It used to be every day, so progress is being made! No trigger I can see yet, which makes it all the more terrifying. But you know, can't let anyone see I'm anything less than fearless and shit hot!

  13. gilliian- a fifteen year old horse who flips over and bolts? A friend with a broken pelvis? I'm sure something in his past messed him up. I'm sure you're intentions are good....but horses are a walking invitation to get hurt, even the good ones.I would never quadruple my risk to try to solve a problem like that. I have too many good horses to ride yet. If I'm dead I can't save the ones worth saving.
    anonymous-be careful! as I get older I find myself more and more willing to admit when I'm scared. Out loud. If you ignore your fear you could be ignoring a very important gut instinct you should be listening to.

  14. Aaaah another lurker! <_<

    A friends mare was on regumate. She was a total capital B.I.T.C.H when she was in heat. She would rear at random after standing still and seeming relaxed.
    Anyway they sold her and the new owners had the vet put a marble into her uterus and I guess it works (no drugs involved except the trank to help the vet not get kicked)
    Last time I seen her she seemed totally chilled out even though theres a stallion three stalls over from her.

  15. awesome blog. I look forward to more!

    I am not a trainer and have no desire to train, ever. I'm justing trying to figure out how to ride better and better. Thank god for those of you who make the horses so I can then learn to ride them. Captain sounds like he has a screw loose and maybe always will.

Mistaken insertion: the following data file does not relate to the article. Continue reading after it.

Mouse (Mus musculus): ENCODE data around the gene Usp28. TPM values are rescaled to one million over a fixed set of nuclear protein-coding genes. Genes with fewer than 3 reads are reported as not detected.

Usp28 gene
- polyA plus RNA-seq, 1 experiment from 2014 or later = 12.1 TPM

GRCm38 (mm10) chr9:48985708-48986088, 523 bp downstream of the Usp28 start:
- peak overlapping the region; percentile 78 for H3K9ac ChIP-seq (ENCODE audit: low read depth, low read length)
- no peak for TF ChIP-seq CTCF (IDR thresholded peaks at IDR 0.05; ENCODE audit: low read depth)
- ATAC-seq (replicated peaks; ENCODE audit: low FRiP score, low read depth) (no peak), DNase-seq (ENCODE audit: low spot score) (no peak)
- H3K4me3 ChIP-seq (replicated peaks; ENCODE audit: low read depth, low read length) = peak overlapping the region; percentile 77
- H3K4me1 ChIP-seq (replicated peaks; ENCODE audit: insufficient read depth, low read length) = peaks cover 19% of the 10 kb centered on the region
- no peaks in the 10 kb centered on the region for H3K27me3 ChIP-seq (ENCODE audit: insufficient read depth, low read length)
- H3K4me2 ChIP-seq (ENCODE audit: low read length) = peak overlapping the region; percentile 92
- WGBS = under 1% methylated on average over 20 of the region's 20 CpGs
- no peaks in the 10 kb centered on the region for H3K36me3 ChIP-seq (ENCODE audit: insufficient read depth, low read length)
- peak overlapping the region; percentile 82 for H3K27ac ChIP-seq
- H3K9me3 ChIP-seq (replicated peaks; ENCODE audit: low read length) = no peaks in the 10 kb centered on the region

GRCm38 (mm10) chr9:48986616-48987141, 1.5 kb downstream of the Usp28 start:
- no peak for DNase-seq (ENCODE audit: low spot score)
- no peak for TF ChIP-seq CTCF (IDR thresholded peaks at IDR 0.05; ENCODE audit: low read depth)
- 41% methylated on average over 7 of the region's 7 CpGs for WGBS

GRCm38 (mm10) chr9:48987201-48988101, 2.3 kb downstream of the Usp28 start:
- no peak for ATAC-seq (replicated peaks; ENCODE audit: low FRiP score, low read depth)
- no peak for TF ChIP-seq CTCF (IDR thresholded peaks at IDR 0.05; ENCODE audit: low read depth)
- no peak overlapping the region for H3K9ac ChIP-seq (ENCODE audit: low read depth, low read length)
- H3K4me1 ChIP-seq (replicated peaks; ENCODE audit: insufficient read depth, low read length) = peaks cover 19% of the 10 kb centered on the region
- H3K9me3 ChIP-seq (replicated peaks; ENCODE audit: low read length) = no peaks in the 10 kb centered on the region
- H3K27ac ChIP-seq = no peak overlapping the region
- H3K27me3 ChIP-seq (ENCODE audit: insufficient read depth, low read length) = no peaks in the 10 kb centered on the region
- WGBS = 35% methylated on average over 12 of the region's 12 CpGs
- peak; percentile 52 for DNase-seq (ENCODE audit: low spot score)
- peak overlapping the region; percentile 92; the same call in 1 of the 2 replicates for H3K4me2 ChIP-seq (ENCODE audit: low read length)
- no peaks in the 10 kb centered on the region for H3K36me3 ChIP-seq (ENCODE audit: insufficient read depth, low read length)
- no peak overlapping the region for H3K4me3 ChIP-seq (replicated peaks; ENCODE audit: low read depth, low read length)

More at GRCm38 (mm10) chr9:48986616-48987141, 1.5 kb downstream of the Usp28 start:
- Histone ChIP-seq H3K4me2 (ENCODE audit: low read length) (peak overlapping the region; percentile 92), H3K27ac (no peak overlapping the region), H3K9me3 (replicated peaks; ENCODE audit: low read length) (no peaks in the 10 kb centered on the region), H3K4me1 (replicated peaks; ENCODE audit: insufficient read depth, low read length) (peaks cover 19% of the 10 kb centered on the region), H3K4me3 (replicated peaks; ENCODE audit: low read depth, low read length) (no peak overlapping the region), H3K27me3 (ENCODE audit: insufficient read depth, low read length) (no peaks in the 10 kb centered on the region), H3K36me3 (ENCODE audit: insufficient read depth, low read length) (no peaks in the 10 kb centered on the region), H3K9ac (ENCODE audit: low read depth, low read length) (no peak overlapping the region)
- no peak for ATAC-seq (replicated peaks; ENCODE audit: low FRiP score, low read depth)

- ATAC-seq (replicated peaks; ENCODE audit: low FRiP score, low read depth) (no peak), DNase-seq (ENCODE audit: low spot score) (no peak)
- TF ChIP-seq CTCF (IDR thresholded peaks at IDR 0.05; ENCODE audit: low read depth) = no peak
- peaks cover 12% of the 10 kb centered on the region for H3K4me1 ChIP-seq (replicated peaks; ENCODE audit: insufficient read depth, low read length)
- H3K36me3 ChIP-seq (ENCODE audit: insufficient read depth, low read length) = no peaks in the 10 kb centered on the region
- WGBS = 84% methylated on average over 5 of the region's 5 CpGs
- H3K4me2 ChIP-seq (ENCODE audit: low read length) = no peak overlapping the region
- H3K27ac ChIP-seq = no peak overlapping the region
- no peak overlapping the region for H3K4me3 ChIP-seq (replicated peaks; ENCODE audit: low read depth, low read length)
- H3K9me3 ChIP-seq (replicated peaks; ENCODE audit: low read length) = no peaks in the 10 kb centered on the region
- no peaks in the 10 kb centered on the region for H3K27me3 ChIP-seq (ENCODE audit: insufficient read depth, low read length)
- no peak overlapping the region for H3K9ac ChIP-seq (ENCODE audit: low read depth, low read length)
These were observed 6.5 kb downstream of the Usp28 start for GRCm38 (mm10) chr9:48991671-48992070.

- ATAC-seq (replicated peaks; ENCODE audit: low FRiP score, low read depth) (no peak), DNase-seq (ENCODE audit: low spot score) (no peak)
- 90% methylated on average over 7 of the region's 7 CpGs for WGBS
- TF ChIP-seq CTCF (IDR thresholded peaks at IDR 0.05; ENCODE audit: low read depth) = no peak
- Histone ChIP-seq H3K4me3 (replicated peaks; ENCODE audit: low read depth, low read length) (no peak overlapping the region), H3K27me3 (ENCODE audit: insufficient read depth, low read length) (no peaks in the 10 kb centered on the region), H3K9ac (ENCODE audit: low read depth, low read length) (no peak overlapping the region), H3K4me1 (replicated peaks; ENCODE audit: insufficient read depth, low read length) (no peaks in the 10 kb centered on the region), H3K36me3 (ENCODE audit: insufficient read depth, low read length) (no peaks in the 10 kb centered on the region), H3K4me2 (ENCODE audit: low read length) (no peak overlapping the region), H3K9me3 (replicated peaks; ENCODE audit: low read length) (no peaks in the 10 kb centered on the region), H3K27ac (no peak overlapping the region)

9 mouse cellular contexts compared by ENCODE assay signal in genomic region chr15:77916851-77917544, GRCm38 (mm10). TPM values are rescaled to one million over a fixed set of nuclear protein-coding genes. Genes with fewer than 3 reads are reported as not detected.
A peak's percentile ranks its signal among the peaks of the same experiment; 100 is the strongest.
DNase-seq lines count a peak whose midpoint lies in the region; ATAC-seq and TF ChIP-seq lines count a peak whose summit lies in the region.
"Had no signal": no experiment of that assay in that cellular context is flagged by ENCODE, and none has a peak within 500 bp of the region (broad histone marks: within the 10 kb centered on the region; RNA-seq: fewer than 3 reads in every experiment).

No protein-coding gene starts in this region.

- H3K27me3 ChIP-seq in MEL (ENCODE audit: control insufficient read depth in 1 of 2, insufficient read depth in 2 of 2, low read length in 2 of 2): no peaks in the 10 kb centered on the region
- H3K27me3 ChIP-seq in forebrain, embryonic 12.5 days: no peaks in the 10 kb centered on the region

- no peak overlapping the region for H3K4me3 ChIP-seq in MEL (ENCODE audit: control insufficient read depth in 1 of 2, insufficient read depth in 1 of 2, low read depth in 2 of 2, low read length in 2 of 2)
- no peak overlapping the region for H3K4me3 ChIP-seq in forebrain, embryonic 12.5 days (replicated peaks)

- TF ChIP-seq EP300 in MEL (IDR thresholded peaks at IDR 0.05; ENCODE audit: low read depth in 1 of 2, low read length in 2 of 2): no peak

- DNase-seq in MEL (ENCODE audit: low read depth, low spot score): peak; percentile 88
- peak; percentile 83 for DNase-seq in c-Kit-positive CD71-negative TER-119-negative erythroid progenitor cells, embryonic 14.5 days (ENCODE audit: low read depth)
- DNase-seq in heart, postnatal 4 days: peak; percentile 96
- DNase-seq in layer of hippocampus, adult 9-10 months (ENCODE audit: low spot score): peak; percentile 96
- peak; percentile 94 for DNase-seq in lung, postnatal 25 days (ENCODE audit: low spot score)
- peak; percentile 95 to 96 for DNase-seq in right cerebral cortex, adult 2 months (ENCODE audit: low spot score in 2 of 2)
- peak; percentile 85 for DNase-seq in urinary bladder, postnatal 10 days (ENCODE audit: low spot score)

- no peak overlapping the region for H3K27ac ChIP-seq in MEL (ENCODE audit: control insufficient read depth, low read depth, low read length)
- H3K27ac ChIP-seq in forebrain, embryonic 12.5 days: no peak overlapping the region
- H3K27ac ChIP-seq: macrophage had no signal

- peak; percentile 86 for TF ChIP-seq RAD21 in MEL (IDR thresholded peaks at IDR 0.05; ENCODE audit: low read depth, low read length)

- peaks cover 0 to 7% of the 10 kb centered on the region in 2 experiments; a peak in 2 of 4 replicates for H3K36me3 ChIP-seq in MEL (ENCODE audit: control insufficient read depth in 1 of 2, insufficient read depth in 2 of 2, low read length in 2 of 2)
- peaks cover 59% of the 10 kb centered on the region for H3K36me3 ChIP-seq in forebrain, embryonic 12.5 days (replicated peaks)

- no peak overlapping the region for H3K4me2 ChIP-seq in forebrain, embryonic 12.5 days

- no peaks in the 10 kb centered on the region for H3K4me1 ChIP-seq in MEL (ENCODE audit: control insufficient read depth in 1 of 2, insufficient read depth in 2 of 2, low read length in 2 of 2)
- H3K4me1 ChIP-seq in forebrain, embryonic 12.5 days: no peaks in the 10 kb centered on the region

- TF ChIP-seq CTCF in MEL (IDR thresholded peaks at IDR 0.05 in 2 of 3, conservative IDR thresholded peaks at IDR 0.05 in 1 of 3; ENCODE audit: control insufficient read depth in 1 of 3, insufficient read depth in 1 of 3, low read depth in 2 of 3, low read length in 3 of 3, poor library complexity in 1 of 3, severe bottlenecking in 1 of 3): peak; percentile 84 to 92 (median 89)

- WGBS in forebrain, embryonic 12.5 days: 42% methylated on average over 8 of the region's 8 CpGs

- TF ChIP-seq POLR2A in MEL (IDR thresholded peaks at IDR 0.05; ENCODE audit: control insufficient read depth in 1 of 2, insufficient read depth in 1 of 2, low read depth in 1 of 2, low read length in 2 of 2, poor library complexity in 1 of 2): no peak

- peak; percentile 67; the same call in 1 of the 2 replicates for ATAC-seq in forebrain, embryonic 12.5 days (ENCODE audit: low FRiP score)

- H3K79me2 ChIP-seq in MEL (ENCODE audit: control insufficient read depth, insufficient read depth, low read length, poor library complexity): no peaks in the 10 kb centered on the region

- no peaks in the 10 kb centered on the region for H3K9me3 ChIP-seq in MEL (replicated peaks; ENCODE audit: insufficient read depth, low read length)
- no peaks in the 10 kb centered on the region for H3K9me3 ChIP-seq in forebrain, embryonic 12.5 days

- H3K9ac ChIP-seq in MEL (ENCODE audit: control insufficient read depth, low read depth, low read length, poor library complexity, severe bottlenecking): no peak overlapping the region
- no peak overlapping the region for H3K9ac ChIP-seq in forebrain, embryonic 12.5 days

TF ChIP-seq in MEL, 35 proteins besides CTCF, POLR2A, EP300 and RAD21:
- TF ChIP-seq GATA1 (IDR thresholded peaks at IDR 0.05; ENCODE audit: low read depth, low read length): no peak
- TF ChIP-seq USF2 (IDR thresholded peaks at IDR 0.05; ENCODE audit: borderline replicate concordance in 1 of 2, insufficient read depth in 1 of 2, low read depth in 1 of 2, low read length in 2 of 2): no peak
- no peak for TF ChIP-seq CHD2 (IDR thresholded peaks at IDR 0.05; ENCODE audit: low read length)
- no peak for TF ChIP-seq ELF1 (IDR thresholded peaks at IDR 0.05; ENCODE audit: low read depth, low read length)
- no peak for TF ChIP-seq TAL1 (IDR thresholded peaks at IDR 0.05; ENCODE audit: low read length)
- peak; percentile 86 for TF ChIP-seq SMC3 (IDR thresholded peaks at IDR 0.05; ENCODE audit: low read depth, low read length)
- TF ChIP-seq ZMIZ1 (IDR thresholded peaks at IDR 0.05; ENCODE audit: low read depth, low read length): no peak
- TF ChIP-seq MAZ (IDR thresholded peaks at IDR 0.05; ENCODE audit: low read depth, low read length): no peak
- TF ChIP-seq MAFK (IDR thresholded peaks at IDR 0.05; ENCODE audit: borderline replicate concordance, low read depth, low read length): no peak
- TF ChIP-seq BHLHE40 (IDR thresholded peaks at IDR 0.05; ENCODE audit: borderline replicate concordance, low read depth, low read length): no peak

16. Mugwump, you have eased my mind and heart more than you can know. Captain's story makes me feel better about how things turned out for me and the first horse I had. I tried for a year (with a great deal of help from a very good trainer) to reach a happy place with that gelding. I gave him away when I realized I felt like I was married to an alcoholic. Thanks to your story, I now think I did the right thing.

  17. livedtotell-
    I'm glad, you have to remember you gave it more than just a try, I hope you've found a good one. I've got a couple:)

  18. Great story, Mugwump. I especially like your thought #4. LOL. Um, yeah. There's a hint.

    I think I am hooked on your blog now. :)

  19. I'm the one Gillian was talking about, who had Colonel flip on her. It was unpleasant. I want to ride him, I liked riding him, but I'm terrified and I thought that was a spiral- I was tense, he spooked, I got more tense, he wondered what was about to eat him and spooked harder, etc.

    Thing is-- there is a 99.9% chance nothing has happened to him to make him do this. He's had the same owner since he was in the womb. His owner trains sensible horses. This one is just a freak. Someone tried to teach him to drive by attaching chevrons (blocks of wood as I understand) to lines that he would pull. After months he'd let them be put on no problem, but every time they made any kind of noise he would flinch.

    He was getting to be really good before our accident, and he was even pretty good up until winter break, but since then it's all downhill. You can lunge him, he likes that, and that's about it. Now he rears if you're leading him and a horse passes behind him.

    It's awful, because I feel like I should have done something, but I don't know what. At that point I couldn't deal with him, and I don't have the expertise to do it now.